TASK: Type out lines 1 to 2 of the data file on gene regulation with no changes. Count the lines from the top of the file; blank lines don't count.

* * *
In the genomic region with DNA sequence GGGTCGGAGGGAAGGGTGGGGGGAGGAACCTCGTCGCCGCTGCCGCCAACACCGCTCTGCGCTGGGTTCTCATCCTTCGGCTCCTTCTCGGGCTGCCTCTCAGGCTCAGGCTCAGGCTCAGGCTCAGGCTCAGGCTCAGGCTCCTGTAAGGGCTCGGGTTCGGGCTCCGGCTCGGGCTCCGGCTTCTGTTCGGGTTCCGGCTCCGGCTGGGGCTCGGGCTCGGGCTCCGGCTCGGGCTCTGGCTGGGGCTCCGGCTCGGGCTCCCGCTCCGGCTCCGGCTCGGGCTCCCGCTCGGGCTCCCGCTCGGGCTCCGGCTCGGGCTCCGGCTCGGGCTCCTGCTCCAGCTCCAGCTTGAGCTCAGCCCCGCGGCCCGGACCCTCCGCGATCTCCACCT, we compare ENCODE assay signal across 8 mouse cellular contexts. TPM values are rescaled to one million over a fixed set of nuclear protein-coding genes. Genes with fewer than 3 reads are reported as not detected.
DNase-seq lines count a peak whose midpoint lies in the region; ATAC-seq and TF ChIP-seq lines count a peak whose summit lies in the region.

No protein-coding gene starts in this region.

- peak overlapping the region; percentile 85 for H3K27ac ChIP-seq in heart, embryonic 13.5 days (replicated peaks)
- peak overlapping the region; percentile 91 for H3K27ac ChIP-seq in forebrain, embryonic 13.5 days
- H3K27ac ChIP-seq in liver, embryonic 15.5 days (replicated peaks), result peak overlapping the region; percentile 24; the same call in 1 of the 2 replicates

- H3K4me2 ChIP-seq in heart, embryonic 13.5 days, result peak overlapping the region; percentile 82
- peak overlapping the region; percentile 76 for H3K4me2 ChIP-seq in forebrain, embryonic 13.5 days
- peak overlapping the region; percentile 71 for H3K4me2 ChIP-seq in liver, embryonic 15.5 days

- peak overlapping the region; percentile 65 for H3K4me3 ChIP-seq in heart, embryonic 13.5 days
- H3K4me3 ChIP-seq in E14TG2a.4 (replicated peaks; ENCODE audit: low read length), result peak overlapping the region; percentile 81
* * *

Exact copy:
In the genomic region with DNA sequence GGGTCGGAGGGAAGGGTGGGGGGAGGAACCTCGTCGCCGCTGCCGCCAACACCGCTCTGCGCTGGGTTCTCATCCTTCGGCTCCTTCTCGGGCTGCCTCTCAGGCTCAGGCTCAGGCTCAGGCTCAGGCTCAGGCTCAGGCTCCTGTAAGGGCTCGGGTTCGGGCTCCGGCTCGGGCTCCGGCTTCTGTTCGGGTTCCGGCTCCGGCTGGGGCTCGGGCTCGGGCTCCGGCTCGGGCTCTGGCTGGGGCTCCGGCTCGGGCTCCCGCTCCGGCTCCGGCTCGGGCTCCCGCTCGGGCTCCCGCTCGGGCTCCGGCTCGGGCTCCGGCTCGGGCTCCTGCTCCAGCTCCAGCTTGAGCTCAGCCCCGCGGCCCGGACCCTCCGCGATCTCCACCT, we compare ENCODE assay signal across 8 mouse cellular contexts. TPM values are rescaled to one million over a fixed set of nuclear protein-coding genes. Genes with fewer than 3 reads are reported as not detected.
DNase-seq lines count a peak whose midpoint lies in the region; ATAC-seq and TF ChIP-seq lines count a peak whose summit lies in the region.